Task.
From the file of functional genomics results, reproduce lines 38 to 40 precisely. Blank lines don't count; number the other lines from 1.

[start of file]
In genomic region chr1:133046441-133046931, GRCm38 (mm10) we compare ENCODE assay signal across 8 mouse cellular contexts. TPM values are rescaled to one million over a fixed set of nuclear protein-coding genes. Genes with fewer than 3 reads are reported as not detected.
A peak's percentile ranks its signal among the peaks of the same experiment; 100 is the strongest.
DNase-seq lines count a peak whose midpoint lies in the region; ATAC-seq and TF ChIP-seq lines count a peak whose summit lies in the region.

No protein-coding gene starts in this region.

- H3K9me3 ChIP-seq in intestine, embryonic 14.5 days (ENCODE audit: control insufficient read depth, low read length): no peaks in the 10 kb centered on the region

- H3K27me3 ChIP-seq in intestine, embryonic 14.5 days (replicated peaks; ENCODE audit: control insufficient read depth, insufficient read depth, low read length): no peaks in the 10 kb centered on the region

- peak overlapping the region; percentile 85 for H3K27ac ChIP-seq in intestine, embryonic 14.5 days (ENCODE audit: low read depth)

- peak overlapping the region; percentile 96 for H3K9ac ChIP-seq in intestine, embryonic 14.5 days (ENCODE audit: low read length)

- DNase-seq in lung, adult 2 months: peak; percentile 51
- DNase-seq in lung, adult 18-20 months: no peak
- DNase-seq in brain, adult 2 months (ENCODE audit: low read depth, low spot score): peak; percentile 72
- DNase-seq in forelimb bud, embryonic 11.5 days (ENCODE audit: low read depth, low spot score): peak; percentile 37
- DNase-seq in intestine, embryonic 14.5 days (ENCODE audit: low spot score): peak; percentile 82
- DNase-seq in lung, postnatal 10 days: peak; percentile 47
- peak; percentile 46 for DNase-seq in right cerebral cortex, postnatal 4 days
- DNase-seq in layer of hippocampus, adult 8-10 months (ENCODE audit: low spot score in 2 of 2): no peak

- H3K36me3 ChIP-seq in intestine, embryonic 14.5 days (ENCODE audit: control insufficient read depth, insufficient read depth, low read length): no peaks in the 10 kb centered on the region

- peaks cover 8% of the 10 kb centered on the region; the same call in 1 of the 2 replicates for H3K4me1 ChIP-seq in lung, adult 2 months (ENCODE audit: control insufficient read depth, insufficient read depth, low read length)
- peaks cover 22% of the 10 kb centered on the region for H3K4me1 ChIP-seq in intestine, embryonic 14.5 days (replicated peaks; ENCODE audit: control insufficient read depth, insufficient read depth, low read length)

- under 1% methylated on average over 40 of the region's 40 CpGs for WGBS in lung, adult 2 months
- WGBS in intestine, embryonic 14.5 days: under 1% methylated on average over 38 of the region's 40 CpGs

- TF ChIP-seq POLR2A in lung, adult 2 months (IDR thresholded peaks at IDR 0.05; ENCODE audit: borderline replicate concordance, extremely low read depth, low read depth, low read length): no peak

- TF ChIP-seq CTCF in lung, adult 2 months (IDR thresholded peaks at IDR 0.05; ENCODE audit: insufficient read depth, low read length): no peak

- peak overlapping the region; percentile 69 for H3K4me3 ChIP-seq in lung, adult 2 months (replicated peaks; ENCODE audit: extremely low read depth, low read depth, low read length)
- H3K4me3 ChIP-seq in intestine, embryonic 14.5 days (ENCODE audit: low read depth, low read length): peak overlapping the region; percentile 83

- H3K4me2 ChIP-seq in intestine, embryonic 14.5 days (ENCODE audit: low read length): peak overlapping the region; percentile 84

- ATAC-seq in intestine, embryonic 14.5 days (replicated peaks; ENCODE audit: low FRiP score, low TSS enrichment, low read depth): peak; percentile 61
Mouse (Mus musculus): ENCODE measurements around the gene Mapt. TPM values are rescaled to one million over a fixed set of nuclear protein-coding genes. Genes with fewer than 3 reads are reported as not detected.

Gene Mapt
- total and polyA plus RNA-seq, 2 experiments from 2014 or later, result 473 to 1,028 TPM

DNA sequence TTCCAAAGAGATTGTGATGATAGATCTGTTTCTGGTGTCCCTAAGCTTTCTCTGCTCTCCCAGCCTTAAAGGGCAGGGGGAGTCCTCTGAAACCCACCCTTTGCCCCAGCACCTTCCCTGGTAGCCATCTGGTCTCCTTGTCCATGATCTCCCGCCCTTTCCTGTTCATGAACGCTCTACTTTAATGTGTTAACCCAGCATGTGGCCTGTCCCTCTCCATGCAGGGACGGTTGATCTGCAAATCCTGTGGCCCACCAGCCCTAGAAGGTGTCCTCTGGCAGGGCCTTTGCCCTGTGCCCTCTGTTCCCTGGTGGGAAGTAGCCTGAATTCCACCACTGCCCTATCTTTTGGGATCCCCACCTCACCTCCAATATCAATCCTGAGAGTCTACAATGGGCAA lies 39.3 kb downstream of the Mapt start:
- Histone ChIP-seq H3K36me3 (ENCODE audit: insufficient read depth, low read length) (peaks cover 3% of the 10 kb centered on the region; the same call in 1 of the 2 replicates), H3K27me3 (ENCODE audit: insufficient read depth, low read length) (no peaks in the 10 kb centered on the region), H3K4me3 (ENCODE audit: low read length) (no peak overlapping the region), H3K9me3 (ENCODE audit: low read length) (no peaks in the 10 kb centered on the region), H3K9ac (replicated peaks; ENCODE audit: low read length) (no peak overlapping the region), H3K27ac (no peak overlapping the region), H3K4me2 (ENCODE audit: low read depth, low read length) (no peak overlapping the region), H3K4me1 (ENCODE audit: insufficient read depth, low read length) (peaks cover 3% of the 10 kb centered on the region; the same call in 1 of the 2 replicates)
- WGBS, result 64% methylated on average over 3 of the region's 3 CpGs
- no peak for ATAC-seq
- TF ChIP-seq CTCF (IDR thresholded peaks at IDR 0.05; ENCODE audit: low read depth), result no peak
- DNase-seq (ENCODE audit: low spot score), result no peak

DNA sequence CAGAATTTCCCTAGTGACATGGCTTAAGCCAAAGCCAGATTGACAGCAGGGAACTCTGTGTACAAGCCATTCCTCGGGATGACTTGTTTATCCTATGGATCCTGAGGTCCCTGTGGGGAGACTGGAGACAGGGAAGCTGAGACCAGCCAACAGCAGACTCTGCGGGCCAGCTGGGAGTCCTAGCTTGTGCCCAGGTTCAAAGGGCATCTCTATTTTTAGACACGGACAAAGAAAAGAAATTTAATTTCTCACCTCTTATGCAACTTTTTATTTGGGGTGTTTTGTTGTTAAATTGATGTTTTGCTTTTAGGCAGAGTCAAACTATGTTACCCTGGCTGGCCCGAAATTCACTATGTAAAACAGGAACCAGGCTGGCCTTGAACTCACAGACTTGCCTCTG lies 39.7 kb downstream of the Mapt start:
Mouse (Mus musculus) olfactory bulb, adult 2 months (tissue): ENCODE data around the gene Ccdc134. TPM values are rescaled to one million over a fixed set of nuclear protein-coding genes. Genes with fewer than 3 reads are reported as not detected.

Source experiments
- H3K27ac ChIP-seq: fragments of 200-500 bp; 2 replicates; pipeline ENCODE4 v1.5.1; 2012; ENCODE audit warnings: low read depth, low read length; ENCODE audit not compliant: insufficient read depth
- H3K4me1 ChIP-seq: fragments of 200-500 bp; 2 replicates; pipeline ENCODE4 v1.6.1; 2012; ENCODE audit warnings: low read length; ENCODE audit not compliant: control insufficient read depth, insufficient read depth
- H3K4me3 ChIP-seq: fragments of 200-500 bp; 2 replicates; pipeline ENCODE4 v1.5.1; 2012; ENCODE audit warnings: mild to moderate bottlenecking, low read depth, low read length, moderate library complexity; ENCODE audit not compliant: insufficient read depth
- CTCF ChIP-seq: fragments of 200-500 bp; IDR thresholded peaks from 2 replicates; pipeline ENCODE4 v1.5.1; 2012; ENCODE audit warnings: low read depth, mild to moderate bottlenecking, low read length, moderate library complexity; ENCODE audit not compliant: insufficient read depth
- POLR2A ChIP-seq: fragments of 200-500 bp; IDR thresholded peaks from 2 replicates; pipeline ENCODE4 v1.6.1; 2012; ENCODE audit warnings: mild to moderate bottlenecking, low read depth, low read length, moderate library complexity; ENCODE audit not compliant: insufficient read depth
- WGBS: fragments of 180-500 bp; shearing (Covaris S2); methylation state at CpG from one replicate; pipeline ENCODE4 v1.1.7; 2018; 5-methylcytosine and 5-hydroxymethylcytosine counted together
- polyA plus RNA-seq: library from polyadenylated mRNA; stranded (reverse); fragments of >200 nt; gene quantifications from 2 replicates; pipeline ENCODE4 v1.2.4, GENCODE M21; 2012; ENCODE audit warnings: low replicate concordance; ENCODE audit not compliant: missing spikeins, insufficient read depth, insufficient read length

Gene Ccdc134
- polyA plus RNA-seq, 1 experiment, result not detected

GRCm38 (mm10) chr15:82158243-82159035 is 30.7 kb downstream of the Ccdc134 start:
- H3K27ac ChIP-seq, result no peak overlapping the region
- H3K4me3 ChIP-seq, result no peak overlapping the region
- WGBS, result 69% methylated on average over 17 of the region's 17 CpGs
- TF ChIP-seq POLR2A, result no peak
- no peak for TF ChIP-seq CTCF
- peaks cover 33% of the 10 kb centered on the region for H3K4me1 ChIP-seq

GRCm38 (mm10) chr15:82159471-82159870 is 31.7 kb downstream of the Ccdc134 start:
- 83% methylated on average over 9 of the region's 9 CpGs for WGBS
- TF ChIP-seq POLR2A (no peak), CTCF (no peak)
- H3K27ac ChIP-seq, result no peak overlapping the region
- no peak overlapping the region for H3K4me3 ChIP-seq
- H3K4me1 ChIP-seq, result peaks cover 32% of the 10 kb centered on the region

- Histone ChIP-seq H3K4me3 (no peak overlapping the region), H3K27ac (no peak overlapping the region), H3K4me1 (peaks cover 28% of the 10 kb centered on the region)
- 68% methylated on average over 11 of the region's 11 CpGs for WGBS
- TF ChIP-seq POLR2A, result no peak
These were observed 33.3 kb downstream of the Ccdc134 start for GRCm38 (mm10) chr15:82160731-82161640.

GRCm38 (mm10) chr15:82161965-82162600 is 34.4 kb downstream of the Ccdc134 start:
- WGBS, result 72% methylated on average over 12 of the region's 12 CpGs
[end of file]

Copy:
Mouse (Mus musculus) olfactory bulb, adult 2 months (tissue): ENCODE data around the gene Ccdc134. TPM values are rescaled to one million over a fixed set of nuclear protein-coding genes. Genes with fewer than 3 reads are reported as not detected.

Source experiments
- H3K27ac ChIP-seq: fragments of 200-500 bp; 2 replicates; pipeline ENCODE4 v1.5.1; 2012; ENCODE audit warnings: low read depth, low read length; ENCODE audit not compliant: insufficient read depth